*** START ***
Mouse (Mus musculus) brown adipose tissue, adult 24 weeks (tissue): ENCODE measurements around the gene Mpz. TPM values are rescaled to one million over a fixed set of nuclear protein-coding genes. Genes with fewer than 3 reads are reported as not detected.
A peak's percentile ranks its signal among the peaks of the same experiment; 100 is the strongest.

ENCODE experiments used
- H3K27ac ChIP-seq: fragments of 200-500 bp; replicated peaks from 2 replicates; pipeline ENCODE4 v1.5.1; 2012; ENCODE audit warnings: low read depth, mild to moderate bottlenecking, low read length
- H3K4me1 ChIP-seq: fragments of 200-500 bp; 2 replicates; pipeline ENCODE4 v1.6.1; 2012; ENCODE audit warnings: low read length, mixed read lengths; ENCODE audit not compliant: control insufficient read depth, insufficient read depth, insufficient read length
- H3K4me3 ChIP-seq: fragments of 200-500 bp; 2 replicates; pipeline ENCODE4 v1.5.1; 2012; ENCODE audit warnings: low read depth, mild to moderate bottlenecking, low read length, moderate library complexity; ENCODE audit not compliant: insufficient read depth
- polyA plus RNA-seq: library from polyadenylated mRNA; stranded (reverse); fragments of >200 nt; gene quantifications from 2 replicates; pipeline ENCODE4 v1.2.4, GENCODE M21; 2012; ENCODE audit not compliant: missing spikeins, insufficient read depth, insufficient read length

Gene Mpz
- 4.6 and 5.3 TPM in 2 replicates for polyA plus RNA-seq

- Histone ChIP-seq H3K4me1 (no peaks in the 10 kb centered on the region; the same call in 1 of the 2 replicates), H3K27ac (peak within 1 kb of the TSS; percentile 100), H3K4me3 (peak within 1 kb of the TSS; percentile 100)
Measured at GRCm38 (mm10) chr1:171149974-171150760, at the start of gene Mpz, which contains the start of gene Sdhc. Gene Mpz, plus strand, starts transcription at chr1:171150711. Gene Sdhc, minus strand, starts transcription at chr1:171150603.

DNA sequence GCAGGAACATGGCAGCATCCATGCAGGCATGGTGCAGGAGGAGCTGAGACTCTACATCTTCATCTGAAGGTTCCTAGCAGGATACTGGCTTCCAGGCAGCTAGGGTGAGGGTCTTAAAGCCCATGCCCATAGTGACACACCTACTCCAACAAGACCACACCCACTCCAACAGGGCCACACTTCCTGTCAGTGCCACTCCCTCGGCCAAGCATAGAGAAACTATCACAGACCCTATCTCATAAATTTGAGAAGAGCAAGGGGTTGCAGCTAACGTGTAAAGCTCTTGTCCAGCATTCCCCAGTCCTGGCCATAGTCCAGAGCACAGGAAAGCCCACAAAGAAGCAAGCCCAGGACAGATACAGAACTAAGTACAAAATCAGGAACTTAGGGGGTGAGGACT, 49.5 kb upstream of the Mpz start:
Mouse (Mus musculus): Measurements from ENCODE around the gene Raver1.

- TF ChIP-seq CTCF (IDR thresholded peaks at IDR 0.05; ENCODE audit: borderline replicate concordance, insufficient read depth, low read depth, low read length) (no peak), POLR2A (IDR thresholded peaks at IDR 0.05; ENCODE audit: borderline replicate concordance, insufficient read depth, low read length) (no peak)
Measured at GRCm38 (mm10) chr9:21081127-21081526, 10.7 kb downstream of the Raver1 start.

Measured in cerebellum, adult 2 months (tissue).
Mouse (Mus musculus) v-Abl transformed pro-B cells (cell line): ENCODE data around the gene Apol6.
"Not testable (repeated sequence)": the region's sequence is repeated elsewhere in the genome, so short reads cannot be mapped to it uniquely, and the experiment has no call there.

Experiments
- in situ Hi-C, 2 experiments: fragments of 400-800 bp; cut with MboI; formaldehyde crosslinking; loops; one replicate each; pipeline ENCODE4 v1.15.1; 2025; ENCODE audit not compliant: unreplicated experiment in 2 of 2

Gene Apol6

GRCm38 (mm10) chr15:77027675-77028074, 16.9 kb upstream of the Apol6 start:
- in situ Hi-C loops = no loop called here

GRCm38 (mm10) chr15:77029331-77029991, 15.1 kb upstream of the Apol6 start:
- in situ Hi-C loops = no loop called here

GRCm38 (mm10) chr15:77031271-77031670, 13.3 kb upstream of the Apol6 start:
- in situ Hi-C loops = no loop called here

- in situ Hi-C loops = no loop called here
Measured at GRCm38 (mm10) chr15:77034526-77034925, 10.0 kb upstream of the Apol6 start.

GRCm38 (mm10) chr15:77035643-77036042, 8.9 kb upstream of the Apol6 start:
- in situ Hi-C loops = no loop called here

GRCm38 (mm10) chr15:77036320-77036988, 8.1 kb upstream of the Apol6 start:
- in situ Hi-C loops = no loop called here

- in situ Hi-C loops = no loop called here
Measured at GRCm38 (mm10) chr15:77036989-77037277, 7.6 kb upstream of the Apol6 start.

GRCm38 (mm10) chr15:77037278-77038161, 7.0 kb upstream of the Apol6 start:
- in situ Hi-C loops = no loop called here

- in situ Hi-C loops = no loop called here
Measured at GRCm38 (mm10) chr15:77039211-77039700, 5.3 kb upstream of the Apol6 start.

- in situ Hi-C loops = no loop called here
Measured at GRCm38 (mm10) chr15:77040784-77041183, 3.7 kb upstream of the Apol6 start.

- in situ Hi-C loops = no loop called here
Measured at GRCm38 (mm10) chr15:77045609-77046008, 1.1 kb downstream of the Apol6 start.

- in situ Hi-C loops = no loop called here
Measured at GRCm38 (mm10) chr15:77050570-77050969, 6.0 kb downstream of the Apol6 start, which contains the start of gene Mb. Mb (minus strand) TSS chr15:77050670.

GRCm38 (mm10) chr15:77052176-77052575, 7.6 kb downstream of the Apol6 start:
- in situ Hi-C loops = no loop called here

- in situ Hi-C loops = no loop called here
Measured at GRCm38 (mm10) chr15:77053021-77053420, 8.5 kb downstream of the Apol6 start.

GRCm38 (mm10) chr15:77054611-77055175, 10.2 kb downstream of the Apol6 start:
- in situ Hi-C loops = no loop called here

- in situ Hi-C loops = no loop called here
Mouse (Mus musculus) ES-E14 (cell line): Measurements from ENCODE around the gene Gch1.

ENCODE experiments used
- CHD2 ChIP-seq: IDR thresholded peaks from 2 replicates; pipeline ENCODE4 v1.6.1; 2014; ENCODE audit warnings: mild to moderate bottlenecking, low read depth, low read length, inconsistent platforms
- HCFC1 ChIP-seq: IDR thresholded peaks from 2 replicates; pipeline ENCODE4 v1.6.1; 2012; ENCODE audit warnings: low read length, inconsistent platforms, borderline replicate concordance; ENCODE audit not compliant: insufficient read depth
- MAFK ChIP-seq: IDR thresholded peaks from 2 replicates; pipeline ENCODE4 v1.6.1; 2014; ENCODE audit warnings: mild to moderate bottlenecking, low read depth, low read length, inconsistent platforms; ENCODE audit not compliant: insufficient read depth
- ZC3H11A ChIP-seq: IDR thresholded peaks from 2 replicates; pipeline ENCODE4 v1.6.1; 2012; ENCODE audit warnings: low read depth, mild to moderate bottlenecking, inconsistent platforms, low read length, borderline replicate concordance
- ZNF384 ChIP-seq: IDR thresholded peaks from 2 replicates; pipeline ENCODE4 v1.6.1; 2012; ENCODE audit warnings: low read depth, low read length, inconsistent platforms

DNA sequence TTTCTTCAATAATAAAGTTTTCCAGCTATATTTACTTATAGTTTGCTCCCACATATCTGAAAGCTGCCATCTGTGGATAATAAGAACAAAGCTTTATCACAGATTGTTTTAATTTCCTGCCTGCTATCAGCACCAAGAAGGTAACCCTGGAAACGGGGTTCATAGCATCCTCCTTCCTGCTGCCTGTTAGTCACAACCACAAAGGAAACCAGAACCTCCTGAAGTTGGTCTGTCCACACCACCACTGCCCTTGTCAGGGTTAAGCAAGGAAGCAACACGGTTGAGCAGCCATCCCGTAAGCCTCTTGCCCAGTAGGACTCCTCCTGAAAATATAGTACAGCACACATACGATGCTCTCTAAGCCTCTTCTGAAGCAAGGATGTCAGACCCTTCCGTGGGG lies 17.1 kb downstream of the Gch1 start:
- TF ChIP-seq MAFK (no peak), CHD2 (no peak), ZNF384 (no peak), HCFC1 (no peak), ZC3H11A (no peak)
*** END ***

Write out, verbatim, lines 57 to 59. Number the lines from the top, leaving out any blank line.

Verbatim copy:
- MAFK ChIP-seq: IDR thresholded peaks from 2 replicates; pipeline ENCODE4 v1.6.1; 2014; ENCODE audit warnings: mild to moderate bottlenecking, low read depth, low read length, inconsistent platforms; ENCODE audit not compliant: insufficient read depth
- ZC3H11A ChIP-seq: IDR thresholded peaks from 2 replicates; pipeline ENCODE4 v1.6.1; 2012; ENCODE audit warnings: low read depth, mild to moderate bottlenecking, inconsistent platforms, low read length, borderline replicate concordance
- ZNF384 ChIP-seq: IDR thresholded peaks from 2 replicates; pipeline ENCODE4 v1.6.1; 2012; ENCODE audit warnings: low read depth, low read length, inconsistent platforms